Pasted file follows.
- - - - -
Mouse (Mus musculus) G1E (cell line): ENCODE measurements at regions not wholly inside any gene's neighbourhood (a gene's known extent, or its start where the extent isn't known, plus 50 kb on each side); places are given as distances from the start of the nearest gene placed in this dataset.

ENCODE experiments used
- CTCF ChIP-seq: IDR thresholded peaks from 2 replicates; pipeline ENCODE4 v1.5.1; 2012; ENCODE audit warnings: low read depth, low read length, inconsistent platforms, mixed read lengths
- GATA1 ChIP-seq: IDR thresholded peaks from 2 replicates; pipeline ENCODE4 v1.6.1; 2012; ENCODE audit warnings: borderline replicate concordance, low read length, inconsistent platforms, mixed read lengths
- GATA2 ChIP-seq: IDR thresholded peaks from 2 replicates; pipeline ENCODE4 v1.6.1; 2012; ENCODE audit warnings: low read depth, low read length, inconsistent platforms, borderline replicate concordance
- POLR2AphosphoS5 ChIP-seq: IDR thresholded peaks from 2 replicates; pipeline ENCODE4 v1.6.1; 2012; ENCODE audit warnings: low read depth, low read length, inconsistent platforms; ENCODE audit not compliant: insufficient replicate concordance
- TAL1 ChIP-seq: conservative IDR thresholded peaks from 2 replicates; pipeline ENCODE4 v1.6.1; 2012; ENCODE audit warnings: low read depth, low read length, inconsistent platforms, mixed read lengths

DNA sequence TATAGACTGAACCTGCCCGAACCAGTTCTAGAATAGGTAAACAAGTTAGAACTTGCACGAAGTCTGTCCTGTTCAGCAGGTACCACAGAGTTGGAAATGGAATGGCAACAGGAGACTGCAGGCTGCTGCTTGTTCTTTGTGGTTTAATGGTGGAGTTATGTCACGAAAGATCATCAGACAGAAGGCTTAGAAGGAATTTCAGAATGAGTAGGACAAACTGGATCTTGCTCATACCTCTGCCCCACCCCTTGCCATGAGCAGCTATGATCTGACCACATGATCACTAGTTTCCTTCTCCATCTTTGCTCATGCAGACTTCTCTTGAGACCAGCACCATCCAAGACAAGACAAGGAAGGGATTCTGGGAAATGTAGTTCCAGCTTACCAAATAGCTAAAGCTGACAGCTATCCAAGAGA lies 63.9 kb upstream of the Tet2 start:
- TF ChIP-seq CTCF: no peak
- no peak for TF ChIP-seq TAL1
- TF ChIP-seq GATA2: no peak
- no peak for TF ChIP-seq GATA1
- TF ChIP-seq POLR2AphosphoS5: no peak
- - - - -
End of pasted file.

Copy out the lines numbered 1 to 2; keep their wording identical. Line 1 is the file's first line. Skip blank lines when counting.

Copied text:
Mouse (Mus musculus) G1E (cell line): ENCODE measurements at regions not wholly inside any gene's neighbourhood (a gene's known extent, or its start where the extent isn't known, plus 50 kb on each side); places are given as distances from the start of the nearest gene placed in this dataset.

ENCODE experiments used